Wednesday, July 8

Great Egret at Horicon Marsh

Horicon Marsh Wildlife Refuge, Horicon Wisconsin

The Great Egret (Ardea alba), also known as the common egret, large egret or (in the Old World) great white heron, is a large, widely distributed egret. Distributed across most of the tropical and warmer temperate regions of the world, in southern Europe it is rather localized. In North America it is more widely distributed, and it is ubiquitous across the Sun Belt of the United States and in the Neotropics. The Old World population is often referred to as the great white egret. This species is sometimes confused with the great white heron of the Caribbean, which is a white morph of the closely related great blue heron (A. herodias).

Horicon Marsh is a marsh located in northern Dodge and southern Fond du Lac counties of Wisconsin. It is the site of both a national and a state wildlife refuge. The extinct glacial lake is the largest freshwater cattail marsh in the United States.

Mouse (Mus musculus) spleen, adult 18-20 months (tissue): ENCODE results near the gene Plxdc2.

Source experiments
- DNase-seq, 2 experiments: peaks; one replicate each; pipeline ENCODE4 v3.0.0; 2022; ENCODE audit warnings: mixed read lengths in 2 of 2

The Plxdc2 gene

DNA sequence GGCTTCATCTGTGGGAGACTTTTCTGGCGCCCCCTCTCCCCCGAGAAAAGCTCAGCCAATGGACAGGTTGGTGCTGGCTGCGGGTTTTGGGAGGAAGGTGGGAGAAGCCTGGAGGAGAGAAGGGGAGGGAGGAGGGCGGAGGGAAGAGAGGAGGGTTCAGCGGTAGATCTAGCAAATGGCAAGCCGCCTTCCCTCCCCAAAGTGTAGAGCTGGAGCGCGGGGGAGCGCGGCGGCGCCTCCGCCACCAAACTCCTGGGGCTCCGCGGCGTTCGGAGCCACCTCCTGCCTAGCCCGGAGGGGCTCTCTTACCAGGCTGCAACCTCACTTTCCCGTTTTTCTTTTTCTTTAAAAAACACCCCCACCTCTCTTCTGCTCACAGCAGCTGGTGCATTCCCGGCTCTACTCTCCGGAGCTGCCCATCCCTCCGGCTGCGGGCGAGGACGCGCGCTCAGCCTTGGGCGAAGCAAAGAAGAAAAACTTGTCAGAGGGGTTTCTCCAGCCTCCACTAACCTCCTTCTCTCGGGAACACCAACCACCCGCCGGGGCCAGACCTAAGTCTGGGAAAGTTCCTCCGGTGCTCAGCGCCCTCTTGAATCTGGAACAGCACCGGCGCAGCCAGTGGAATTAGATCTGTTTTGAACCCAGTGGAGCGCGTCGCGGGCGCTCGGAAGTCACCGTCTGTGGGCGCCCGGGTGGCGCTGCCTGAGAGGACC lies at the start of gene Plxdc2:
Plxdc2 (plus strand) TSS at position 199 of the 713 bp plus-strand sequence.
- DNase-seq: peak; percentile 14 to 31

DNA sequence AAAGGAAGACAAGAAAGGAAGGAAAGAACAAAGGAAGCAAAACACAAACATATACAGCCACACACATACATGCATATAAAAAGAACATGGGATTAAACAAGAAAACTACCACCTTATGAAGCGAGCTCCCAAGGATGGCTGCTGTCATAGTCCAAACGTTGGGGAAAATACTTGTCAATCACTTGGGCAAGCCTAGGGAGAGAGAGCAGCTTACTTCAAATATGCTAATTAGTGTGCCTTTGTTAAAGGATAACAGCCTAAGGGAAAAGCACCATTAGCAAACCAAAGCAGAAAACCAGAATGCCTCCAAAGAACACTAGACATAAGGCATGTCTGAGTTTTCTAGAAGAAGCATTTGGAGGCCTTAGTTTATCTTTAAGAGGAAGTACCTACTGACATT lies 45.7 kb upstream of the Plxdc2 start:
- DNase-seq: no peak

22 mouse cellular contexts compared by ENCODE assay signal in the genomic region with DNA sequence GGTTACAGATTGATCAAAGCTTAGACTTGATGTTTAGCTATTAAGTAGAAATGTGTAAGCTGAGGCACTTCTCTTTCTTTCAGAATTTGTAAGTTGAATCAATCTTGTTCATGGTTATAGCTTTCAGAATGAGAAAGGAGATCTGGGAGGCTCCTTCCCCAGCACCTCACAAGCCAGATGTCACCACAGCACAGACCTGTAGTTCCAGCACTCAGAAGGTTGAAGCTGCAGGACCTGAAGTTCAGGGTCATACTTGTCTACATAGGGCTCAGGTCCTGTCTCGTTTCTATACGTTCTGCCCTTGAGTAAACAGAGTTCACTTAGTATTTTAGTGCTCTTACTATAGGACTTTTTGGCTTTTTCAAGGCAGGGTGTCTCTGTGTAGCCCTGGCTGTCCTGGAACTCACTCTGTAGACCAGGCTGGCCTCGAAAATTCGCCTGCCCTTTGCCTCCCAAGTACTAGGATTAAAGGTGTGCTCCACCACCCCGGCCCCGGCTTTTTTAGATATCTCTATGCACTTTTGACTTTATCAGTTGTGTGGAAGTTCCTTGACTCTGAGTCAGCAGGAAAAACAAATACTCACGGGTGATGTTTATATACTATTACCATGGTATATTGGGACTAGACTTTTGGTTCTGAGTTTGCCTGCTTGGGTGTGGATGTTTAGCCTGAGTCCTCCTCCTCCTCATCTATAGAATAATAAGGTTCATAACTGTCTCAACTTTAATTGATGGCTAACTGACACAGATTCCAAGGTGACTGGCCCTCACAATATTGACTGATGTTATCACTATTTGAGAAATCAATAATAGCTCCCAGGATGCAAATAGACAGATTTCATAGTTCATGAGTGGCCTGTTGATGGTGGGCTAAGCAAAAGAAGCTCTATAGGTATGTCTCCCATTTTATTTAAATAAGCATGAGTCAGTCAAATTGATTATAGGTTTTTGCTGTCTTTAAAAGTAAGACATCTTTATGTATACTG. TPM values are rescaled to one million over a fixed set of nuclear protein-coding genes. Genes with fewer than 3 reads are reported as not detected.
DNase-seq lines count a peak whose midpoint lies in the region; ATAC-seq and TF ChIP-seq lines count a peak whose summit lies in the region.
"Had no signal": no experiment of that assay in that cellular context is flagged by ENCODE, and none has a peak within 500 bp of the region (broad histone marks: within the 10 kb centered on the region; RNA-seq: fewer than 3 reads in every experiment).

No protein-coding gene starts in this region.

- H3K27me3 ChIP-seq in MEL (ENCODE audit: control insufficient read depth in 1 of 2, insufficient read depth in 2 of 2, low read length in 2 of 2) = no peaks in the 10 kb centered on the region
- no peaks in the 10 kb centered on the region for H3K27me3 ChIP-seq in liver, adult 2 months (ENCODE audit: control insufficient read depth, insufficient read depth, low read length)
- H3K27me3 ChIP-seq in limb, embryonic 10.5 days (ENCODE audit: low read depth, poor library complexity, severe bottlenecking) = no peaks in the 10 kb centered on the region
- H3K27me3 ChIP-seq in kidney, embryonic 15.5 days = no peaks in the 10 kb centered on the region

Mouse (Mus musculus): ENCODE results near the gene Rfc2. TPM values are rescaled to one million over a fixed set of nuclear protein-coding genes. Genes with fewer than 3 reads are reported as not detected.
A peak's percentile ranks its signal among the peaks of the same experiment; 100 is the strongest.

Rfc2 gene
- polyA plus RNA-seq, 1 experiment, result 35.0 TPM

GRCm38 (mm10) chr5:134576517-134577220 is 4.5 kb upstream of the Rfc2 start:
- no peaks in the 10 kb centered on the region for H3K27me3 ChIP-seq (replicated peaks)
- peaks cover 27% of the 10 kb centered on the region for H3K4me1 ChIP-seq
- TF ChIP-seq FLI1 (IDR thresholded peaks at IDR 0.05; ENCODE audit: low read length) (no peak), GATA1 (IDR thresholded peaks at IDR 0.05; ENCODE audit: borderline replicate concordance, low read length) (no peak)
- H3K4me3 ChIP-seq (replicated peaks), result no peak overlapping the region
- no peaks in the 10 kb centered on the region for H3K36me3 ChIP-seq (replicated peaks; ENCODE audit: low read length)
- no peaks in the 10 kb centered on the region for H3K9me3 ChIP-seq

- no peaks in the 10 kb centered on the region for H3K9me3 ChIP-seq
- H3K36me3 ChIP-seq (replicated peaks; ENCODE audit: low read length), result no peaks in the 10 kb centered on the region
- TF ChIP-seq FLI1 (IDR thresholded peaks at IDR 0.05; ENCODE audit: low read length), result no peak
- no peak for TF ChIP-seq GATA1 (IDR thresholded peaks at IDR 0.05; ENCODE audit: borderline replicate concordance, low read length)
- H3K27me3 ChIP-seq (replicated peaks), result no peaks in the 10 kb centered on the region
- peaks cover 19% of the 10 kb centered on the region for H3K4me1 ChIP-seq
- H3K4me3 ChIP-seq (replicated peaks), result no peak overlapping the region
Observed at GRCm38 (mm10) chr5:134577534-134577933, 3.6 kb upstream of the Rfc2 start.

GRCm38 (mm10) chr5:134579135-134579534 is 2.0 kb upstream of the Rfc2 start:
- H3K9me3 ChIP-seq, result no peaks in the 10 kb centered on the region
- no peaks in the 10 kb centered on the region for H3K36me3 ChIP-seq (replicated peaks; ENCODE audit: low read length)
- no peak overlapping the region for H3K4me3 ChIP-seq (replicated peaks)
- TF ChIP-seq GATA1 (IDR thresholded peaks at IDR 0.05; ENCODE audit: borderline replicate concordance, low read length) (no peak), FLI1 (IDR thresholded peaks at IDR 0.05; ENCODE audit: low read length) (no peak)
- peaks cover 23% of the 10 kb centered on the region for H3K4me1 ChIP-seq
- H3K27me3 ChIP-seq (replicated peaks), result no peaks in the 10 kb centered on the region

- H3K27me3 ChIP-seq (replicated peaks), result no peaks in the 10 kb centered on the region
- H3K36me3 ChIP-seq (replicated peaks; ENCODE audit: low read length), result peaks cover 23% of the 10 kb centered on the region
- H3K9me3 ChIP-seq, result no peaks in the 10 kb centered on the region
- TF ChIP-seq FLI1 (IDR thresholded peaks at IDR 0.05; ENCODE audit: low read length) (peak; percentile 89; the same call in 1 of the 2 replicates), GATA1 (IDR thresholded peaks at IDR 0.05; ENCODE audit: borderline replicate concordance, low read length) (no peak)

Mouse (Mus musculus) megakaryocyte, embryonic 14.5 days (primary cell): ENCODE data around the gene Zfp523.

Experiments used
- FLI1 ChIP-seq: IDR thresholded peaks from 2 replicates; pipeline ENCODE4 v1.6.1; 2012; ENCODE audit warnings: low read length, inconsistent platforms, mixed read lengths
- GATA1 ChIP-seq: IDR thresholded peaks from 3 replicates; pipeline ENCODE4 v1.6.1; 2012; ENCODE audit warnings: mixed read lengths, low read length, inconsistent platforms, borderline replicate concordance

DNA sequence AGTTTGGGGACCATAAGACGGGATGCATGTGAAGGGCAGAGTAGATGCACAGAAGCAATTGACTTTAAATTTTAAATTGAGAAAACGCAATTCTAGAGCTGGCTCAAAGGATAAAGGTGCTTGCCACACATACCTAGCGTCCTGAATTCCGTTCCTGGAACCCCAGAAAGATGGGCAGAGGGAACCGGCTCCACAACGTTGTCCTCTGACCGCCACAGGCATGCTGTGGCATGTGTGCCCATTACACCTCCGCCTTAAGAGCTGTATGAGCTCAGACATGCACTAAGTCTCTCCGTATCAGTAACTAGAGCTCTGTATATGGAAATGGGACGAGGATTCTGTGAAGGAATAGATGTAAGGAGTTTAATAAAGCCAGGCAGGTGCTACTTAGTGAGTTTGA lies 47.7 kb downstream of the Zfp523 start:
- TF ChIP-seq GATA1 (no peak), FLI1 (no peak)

In 1927, the Wisconsin State Legislature, after pressure from conservationists beginning in 1921, passed the Horicon Marsh Wildlife Refuge Bill, providing for the construction of a dam to raise the water to normal levels and for the acquisition of the land by the government. During the 1940s, the United States Fish and Wildlife Service bought the northern portions of the marsh.
-wiki


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